- 16 SEC tournament titles
- 18 Final Fours
- Eight national titles
Not only is Summitt the best women’s coach, she is one of the best coaches in basketball, period.
The NFL has released its 2012 schedule via ESPN tonight. It has been on for over two hours and I am STILL watching as I am typing this.
And when the ratings for the special come out tomorrow, I guarantee you that it will be higher than any NBA game, baseball game, AND NHL playoff game in that same time slot.
This is one of the reasons why the NFL is king in the USA. Anytime a league schedule release special draws viewers and hype, you know that league is the “shiz-niztz”.
And as crazy as tonight’s schedule release on ESPN is, just wait until the draft rolls around next week – in PRIMETIME no less. Once again, this is the NFL’s world and the NBA, NHL, NASCAR, MLS, golf, and baseball are just living in it.
Yeah, I said it.
First of all, football – namely the NFL – is far and away my favorite sport. I also think – like most Americans – that the NFL is the greatest league on the planet (sorry European soccer fans).
Having said that, the NFL playoffs does not have the intensity the NHL playoffs do. I mean, a best-of-seven series in EVERY ROUND where it is not uncommon for a top seed to lose a series? And most of those series go the distance. You cannot get any more intense than that.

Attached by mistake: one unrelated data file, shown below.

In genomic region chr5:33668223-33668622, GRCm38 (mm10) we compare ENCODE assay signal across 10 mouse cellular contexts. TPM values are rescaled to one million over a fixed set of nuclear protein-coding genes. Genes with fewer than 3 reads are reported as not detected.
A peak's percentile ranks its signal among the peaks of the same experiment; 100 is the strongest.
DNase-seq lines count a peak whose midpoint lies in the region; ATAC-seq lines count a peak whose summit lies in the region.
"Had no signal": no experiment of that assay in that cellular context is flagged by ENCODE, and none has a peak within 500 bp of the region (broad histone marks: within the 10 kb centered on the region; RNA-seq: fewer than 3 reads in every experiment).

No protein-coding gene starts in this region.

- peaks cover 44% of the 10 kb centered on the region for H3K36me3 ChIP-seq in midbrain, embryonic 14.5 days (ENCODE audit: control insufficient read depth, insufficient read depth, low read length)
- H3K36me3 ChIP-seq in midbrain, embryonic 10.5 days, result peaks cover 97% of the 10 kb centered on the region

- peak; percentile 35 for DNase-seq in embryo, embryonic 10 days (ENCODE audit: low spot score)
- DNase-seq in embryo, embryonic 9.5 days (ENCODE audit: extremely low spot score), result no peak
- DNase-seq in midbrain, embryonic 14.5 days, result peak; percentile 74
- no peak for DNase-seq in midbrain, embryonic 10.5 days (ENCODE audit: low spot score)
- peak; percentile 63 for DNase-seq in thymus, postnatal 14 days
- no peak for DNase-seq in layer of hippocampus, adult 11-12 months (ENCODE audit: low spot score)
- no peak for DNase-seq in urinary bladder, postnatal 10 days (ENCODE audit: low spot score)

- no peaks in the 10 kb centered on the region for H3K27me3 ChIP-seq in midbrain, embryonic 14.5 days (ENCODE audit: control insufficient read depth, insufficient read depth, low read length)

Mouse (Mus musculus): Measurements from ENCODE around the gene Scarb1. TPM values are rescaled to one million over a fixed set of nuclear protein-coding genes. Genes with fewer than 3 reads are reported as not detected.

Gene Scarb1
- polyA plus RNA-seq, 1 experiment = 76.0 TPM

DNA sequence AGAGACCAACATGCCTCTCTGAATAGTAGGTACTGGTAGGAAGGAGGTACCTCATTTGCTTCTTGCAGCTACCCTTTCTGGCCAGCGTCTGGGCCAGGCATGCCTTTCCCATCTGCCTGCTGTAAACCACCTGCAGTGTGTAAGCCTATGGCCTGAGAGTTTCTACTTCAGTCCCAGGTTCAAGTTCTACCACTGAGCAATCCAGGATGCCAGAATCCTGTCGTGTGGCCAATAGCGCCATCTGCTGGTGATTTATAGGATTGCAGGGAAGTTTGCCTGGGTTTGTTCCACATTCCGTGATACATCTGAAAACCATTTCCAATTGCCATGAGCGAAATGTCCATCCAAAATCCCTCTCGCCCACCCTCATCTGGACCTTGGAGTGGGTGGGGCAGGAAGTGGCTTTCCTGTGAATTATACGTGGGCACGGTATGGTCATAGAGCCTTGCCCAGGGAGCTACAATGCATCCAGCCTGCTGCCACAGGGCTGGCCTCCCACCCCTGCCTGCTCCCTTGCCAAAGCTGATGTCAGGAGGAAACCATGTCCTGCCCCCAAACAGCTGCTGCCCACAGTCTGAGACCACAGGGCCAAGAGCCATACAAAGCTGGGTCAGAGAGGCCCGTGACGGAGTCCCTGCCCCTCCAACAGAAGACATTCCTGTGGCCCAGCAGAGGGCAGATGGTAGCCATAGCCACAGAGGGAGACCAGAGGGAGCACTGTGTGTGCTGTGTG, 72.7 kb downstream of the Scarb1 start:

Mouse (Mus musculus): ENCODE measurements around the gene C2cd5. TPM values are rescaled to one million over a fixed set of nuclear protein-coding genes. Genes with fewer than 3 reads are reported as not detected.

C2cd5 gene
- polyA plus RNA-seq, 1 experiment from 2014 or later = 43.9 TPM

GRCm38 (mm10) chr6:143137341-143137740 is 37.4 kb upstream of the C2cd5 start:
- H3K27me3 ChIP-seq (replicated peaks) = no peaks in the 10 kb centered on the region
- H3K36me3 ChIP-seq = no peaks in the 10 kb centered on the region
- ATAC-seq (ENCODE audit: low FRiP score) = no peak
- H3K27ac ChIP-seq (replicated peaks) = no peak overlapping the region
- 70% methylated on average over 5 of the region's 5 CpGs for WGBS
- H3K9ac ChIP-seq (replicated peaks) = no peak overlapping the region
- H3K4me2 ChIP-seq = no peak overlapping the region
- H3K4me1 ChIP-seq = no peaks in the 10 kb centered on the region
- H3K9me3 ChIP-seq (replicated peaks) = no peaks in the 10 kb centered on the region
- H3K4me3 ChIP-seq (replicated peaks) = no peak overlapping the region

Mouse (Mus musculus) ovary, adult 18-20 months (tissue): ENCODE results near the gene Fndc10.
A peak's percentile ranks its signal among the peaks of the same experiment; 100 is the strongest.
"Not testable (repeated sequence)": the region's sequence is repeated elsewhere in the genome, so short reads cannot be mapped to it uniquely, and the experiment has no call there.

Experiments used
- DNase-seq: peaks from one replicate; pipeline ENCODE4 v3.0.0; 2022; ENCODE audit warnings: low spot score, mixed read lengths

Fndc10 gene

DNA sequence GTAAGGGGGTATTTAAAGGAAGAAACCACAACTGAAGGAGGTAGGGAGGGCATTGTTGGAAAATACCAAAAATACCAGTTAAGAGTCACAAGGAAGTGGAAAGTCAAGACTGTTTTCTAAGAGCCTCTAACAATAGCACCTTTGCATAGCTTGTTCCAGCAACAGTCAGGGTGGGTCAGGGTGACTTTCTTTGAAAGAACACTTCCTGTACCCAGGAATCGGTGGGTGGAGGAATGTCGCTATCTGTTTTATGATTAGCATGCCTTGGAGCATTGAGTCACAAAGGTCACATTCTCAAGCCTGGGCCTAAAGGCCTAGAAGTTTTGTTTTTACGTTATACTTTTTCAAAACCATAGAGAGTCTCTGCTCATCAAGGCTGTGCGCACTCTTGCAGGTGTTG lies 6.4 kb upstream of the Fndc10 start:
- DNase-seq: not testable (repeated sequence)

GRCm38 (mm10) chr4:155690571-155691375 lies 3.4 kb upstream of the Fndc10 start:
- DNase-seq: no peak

Look, I am not trying to masquerade as a huge hockey buff. Hell, I wouldn’t begin to preview any of the first-round series (though I will keep an eye on the Penguins-Flyers and Capitals-Bruins series). But I know an intense, slug-it-out tournament when I see one.
And I can honestly say that the Stanley Cup is arguably the only trophy that cannot be bought. Last I checked, high-payroll teams such as the now local Washington Capitals have not fared well in the playoffs. Hell, other high-payroll teams such as the Toronto Maple Leafs have not made the playoffs in more than three seasons!
Look, the NCAA men’s basketball tournament is great with it’s “one and done” format – but it’s not as compelling to me as in recent years. The NBA playoffs, while great in its own right, last too damn long because its first-round series is a month long.
I’d rank the NFL playoffs right up there with the NHL’s. The only thing that puts the NHL over the top is its best-of-seven grueling, intense series where ANYTHING can happen. Home-ice does not carry as much weight as home-field and home-court does in the NFL and NBA respectively.
NHL playoffs: it’s truly FAN-tastic.